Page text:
It was a great Election Day for LGBT equality across the nation, but in the red state of Georgia there is still much work to be done to move forward.
Lesbian candidates ruled the night in Georgia. State Rep. Simone Bell (D-Atlanta) easily coasted to victory Nov. 6 by defeating Republican challenger Earl Cooper to retain her District 58 seat.
State Rep. Karla Drenner (D-Avondale Estates) and state Rep. Keisha Waites (D-Atlanta), both openly gay, return to the House after having no challengers in the general election. Drenner represents District 85 and will serve her seventh term in the legislature. Waites represents District 60 and will serve her first full term after winning a special election in February.
Tonight's election means there will be three openly lesbian members of the Georgia General Assembly. State Rep. Simone Bell (D-Atlanta) easily won her reelection bid against Republican Earl Cooper, while Reps. Karla Drenner and Keisha Waites were unopposed on today's ballot.
With percent 91.67 percent reporting, Bell had 87.19 percent of the House District 58 vote, according to unofficial results from the Fulton County election office. She became the first openly lesbian African-American state lawmaker in the nation when she won a special election in 2009, and won a tough primary in June when she faced off against fellow incumbent Democrat Rep. Ralph Long thanks to GOP-led redistricting.
But tonight's election likely means the General Assembly will include no openly gay men when it convenes in January. In Athens, Tim Riley, a Democrat, lost his bid for State Senate District 47 to Republican Rep. Frank Ginn. With three out of four counties in the district reporting, Riley had 34.54 percent of the vote, compared to 65.46 percent for Ginn, according to unofficial results from the Georgia Secretary of State.
I think it’s wonderful to be homosexual. I, for one, am a proud homosexual Atlantan. I am also a member of the gay community, or the LGBTQI community, or, you know, I’m “family.”
For many years I have advocated for the proud and unashamed use of the word “homosexual” in order to reclaim it as a positive word.
As news editor of Atlanta Progressive News, I have used the word pretty consistently and published an editorial policy statement about it in 2006. Over the years, I have had a lot of debates with friends and colleagues about it. Recently, I received a call from State Rep. Karla Drenner, who insisted she is not homosexual; she is a lesbian.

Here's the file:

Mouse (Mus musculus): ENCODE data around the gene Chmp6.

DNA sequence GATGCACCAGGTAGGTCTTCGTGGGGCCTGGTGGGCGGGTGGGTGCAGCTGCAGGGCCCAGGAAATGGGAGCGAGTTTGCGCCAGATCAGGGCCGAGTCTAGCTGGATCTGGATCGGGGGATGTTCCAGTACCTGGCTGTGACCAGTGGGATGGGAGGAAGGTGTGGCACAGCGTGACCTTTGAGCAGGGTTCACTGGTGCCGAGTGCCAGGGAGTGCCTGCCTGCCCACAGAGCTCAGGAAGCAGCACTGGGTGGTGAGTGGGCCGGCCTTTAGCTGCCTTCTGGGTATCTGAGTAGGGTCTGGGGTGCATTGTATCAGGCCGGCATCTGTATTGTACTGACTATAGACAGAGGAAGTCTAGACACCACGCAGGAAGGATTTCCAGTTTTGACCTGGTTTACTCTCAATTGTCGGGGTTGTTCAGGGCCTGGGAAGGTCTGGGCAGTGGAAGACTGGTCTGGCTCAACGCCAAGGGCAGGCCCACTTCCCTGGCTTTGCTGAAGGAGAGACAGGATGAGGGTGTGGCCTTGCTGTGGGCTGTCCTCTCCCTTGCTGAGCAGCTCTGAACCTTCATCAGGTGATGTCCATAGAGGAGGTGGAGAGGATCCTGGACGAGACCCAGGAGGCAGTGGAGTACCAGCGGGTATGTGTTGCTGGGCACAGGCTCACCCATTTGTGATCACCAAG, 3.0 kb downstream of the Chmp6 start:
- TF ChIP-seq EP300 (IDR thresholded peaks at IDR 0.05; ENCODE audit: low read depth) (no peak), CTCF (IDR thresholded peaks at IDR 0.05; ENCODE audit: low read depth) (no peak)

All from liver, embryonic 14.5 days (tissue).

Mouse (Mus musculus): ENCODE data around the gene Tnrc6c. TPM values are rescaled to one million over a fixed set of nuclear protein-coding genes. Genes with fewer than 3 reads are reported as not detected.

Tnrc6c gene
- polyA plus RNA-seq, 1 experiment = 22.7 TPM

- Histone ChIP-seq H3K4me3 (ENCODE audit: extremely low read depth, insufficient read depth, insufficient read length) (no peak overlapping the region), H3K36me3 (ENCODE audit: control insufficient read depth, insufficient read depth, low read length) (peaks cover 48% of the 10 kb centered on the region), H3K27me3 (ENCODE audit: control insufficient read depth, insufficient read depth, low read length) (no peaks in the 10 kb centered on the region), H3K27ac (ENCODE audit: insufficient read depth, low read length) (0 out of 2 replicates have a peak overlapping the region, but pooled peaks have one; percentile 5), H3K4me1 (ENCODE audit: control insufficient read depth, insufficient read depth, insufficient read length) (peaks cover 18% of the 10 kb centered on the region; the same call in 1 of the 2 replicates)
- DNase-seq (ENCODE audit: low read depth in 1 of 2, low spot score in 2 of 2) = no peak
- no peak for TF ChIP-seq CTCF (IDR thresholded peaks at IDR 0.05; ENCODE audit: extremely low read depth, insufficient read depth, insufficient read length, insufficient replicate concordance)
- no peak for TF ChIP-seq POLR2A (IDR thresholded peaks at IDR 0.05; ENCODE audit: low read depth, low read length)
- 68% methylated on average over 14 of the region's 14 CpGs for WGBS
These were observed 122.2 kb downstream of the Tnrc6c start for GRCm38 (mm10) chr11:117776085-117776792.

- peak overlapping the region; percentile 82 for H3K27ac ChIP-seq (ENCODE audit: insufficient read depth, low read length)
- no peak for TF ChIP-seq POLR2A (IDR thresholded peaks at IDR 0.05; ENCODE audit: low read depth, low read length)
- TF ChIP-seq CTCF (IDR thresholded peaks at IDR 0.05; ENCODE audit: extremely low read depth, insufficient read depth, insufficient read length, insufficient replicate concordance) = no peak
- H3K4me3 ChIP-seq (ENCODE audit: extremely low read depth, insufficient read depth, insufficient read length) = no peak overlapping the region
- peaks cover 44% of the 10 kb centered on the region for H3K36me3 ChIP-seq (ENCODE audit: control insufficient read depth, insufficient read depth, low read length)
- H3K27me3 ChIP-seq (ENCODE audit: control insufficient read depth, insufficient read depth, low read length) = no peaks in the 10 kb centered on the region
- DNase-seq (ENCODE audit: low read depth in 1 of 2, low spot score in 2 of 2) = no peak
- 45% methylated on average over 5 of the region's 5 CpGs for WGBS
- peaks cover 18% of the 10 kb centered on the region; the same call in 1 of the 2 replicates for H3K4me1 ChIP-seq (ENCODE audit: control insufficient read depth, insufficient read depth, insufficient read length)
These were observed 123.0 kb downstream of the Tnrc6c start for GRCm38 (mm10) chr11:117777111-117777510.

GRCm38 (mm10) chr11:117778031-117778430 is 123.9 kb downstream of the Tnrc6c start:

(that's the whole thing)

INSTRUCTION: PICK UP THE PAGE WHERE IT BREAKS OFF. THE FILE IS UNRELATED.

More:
Three out of four openly gay incumbents in the Georgia General Assembly proved victorious in Tuesday's primary, while gay challengers in contested races were less successful. A lesbian attorney also won a seat on the Fulton County State Court in the July 31 vote.
Georgia’s upcoming primary election represents another junction in the intersecting fates of state Rep. Karla Drenner’s political party, and her movement — the two passing each other as they spiral in opposite directions.
When Drenner (D-Avondale Estates) became the Deep South’s first openly gay state legislator in 2001, the Democrats had controlled both chambers of the Georgia General Assembly and the governor’s mansion for more than 100 years.
Today, they control nothing. And the day after the July 31 primaries, they will be even more powerless due to Republican-drawn redistricting maps that are expected to reduce Georgia Democrats to super-minority status in the state legislature for at least the next decade.
Dean of the Gold Dome’s ‘LGBT Caucus’ set to win 7th term
Georgia Equality, the state's largest LGBT political group, today announced its slate of endorsements for the July 31 primary election. Early voting is already underway and runs through July 27.
Georgia Equality's picks include three openly gay incumbent state lawmakers: Reps. Karla Drenner, Simone Bell and Keisha Waites, and one openly gay candidate, Ken Britt.
Georgia Equality chose not to endorse in the hotly contested race involving the state legislature's fourth openly gay member, Rep. Rashad Taylor, who thanks to Republican-controlled redistricting is pitted for reelection against fellow Democrat Rep. Pat Gardner, a longtime LGBT rights ally.
Georgia Equality also chose to endorse incumbent gay rights ally Rep. Margaret Kaiser over openly gay challenger William Phelps in that Democratic primary race.
Kathy Ashe, who decided not to seek reelection for Ga. House District 56, today announced her endorsement of gay political advocate Ken Britt to fill that post.
"I wholeheartedly support Ken Britt as the next Representative of the 56th District,” said Ashe in a prepared statement.
“Ken has a passion for community service, the business acumen and experience, and an impressive track record of leadership on progressive community and political issues. I cannot think of another individual better suited to this role, and I would be reassured and proud to know that my constituents, old and new, would have Ken championing their interests in the Georgia Legislature."